MacLennan DNA Project
Only males can test Y-DNA because it is the gene that makes a male a male. It is passed directly from father to son. Haplogroups are DNA signatures that are used to look at migrations of man. A resource on this topic is Spencer Wells, Deep Ancestry.
To learn more about the haplogroups and to see research and graphics of the Y-DNA tree, go to http://www.isogg.org/tree/index.html Additional information can be found by searching the internet for the haplogroup you are interested in. Be sure to specify Y-DNA Haplogroup.
The test kits have been sorted into their respective haplogroups. Those haplogroups listed in red are estimated by FTDNA. Those listed in green have been SNP tested to confirm the haplotype. More people are doing SNP tests because it can further refine what part of the haplogroup they come from. This is particularly true in Haplogroups E, G, I, J, and R. A few people do not have assigned haplogroups because their haplotype numbers are somewhat unusual. Only a SNP test can confirm the haplogroup when a haplotype (set of scores shown in DYS Values) is rare. When this happens, FTDNA performs a free “backbone” test to confirm the haplogroup.
• Y-DNA Haplogroup R1b is the most prolific haplogroup in Europe and its frequency changes in a cline from west (where it reaches a saturation point of almost 100% in areas of Western Ireland) to east (where it becomes uncommon in parts of Eastern Europe and virtually disappears beyond the Middle East). The Dalriada DNA signature was first identified by Mark MacDonald of Clan Donald. A number of clans have a variant of this DNA signature. This group is descended from the genetic family of Erc, the king of the Irish Dal Riata in Antrim (Ulster) until 474. His sons Fergus Mor, Angus, and Loarn established the Scottish kingdom of Dalriada in 470. In the MS of 1467 MacLennans were mentioned as one of the ten clans claiming descent from the Cinel (Clan) Lorn through Cormac mac Aibertach.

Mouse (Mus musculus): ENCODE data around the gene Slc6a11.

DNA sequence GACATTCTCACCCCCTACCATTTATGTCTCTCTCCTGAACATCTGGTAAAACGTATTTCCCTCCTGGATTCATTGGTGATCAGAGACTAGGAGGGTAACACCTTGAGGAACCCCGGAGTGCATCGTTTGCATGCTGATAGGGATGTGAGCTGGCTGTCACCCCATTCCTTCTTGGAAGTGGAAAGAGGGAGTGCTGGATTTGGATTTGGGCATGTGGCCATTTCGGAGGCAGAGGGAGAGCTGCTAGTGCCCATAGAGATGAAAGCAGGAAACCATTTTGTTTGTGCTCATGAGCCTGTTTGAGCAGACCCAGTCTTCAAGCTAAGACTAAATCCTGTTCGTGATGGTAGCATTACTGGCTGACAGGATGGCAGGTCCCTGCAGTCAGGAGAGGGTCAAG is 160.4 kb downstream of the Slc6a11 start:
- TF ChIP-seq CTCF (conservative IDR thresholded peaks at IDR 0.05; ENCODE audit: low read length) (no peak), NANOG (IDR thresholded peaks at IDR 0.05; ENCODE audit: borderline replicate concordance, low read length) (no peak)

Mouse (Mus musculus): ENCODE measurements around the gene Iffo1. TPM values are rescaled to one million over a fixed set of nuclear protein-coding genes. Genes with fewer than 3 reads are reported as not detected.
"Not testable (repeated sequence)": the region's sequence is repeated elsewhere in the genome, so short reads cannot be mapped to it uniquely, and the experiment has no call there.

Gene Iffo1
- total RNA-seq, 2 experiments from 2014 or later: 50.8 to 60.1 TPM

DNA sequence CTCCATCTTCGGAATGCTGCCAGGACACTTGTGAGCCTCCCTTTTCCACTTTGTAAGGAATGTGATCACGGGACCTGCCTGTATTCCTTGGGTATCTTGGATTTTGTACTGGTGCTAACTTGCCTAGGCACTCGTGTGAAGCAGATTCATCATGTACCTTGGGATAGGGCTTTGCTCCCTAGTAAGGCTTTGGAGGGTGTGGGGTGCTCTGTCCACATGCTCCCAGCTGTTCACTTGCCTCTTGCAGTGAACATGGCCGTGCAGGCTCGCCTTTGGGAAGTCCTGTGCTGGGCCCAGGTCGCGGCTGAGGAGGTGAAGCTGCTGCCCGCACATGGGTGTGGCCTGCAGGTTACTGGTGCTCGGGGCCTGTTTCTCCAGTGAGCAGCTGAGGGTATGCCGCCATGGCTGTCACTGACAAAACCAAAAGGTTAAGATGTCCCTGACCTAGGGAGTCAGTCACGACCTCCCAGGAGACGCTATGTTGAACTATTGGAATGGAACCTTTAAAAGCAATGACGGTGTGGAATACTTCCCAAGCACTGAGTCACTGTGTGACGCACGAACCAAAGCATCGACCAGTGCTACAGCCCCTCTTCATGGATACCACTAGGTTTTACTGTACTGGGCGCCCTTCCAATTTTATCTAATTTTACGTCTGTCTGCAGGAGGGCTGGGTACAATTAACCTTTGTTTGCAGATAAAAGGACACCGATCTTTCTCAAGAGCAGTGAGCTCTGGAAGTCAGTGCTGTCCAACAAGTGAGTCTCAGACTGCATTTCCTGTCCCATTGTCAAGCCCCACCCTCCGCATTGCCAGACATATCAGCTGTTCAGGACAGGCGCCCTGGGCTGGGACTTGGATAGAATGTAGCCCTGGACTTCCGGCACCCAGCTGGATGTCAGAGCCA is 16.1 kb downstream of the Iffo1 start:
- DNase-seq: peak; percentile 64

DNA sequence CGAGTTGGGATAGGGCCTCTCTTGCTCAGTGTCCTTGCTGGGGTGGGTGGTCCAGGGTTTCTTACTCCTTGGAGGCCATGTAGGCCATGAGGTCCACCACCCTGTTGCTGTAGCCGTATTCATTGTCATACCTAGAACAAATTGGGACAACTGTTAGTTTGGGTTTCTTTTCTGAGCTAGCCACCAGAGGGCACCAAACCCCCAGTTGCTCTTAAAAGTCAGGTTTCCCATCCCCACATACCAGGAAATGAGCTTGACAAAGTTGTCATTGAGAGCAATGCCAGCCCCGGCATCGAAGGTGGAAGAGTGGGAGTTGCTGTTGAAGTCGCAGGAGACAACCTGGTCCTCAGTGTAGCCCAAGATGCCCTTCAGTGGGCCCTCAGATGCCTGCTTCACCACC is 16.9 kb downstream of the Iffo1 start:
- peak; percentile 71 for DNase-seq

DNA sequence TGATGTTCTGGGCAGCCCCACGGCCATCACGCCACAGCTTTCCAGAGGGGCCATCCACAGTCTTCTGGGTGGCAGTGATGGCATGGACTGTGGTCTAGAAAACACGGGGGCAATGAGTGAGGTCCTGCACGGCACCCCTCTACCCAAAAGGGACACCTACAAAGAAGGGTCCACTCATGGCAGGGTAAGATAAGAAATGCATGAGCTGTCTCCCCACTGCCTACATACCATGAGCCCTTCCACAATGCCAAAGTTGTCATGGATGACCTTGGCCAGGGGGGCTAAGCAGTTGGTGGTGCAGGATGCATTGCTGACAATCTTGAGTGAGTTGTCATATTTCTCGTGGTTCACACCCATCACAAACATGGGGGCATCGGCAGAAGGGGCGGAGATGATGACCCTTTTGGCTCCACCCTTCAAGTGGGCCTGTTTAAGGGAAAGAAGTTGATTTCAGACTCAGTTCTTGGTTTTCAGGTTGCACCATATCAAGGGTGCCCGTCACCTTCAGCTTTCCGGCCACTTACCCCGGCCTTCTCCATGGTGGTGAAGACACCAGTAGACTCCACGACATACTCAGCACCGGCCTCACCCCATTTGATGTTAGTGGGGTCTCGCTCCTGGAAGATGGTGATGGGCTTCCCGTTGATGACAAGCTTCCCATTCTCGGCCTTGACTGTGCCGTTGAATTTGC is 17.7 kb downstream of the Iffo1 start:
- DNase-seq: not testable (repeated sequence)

mtDNA test kits are arranged by mtdna Haplogroups. mtDNA is passed from the female to all of her children, so both females and males have mtDNA, but males cannot pass it to succeeding generations. mtDNA is traced along the straight female line which changes surnames with every generation. It is extremely unusual to find mtDNA matches even if the person has tested both HVR1 and HVR2 since with both tested the match can range back 700 years. mtDNA Haplogroups with the same name as Y-DNA Haplogroups have no relationship with each other. An example is that mtDNA Haplogroup K has a different history from Y-DNA Haplogroup K. mtDNA Haplogroups show the deep ancestry of the tester and are described in Spencer Wells, Deep Ancestry. Descriptions are also available on the tester's personal page under mtDNA - Results. Additional information can be found by searching the internet for the haplogroup you are interested in. Be sure to specify mtDNA Haplogroup.
• mtDNA haplogroup H (also known as Helena) comprises 40 to 60 % of the mtDNA gene pool in Western Europe and as such is considered the most successful of the mtDNA haplogroups in reproducing itself. It also comprises about 20 % of southwest Asian lineages, 15 % of central Asian lineages and 5 % of northern Asian lineages.
•mtDNA Haplogroup J (also known as Jasmine) has a very wide distribution, being common in eastern and northern Europe, and is present as far east as the Indus Valley bordering Indian and Pakistan and as far south as the Arabian peninsula. mtDNA haplogroup J is largely considered one of the main genetic signatures of the Neolithic expansion and is associated with the spread of agriculture.
•mtDNA Haplogroup T began about 40,000 years ago and is present as far east asthe Indus Valley and as far south as the Arabian Peninsula. It is also common in eastern and northeastern Europe and is considered one of the genetic signatures of the Neolithic expansion.